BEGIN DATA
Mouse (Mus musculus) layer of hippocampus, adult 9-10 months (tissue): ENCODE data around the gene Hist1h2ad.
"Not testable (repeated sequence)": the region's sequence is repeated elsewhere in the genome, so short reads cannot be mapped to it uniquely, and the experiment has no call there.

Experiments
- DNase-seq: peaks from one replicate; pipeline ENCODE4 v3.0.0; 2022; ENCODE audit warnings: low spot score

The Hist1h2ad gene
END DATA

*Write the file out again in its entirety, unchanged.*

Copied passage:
Mouse (Mus musculus) layer of hippocampus, adult 9-10 months (tissue): ENCODE data around the gene Hist1h2ad.
"Not testable (repeated sequence)": the region's sequence is repeated elsewhere in the genome, so short reads cannot be mapped to it uniquely, and the experiment has no call there.

Experiments
- DNase-seq: peaks from one replicate; pipeline ENCODE4 v3.0.0; 2022; ENCODE audit warnings: low spot score

The Hist1h2ad gene